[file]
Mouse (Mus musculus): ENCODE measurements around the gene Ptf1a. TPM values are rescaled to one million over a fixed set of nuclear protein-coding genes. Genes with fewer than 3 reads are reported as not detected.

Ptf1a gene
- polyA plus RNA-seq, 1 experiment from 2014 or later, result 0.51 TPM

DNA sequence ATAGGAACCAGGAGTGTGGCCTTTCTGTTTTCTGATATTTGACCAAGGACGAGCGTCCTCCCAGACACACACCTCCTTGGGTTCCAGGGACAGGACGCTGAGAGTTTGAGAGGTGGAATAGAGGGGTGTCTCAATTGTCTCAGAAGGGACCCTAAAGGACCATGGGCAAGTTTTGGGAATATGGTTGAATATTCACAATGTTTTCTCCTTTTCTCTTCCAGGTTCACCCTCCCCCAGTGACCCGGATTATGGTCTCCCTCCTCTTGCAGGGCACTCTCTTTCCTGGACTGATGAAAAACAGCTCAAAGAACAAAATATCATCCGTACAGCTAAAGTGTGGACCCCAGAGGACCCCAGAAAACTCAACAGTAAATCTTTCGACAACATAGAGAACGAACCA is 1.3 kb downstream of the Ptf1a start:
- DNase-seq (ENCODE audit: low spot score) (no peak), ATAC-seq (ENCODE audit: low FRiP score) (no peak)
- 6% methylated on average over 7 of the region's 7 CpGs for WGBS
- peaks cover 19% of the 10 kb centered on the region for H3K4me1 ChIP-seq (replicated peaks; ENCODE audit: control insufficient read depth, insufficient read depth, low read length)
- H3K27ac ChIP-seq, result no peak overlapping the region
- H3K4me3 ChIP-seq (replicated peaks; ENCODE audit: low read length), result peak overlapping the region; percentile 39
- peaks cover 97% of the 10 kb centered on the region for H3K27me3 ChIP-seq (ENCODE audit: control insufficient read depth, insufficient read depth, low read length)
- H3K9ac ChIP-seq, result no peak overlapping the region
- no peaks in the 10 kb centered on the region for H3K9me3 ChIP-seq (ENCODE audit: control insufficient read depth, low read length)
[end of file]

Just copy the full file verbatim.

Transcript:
Mouse (Mus musculus): ENCODE measurements around the gene Ptf1a. TPM values are rescaled to one million over a fixed set of nuclear protein-coding genes. Genes with fewer than 3 reads are reported as not detected.

Ptf1a gene
- polyA plus RNA-seq, 1 experiment from 2014 or later, result 0.51 TPM

DNA sequence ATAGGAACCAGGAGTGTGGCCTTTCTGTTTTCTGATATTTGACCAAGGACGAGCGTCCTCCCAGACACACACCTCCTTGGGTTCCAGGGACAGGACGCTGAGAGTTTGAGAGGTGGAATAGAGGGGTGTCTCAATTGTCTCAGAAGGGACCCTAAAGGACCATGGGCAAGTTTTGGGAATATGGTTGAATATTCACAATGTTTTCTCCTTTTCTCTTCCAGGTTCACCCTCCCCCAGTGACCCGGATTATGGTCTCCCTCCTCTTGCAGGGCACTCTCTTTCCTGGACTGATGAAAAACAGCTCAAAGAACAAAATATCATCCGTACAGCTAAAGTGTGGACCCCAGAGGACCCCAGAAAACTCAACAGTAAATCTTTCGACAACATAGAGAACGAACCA is 1.3 kb downstream of the Ptf1a start:
- DNase-seq (ENCODE audit: low spot score) (no peak), ATAC-seq (ENCODE audit: low FRiP score) (no peak)
- 6% methylated on average over 7 of the region's 7 CpGs for WGBS
- peaks cover 19% of the 10 kb centered on the region for H3K4me1 ChIP-seq (replicated peaks; ENCODE audit: control insufficient read depth, insufficient read depth, low read length)
- H3K27ac ChIP-seq, result no peak overlapping the region
- H3K4me3 ChIP-seq (replicated peaks; ENCODE audit: low read length), result peak overlapping the region; percentile 39
- peaks cover 97% of the 10 kb centered on the region for H3K27me3 ChIP-seq (ENCODE audit: control insufficient read depth, insufficient read depth, low read length)
- H3K9ac ChIP-seq, result no peak overlapping the region
- no peaks in the 10 kb centered on the region for H3K9me3 ChIP-seq (ENCODE audit: control insufficient read depth, low read length)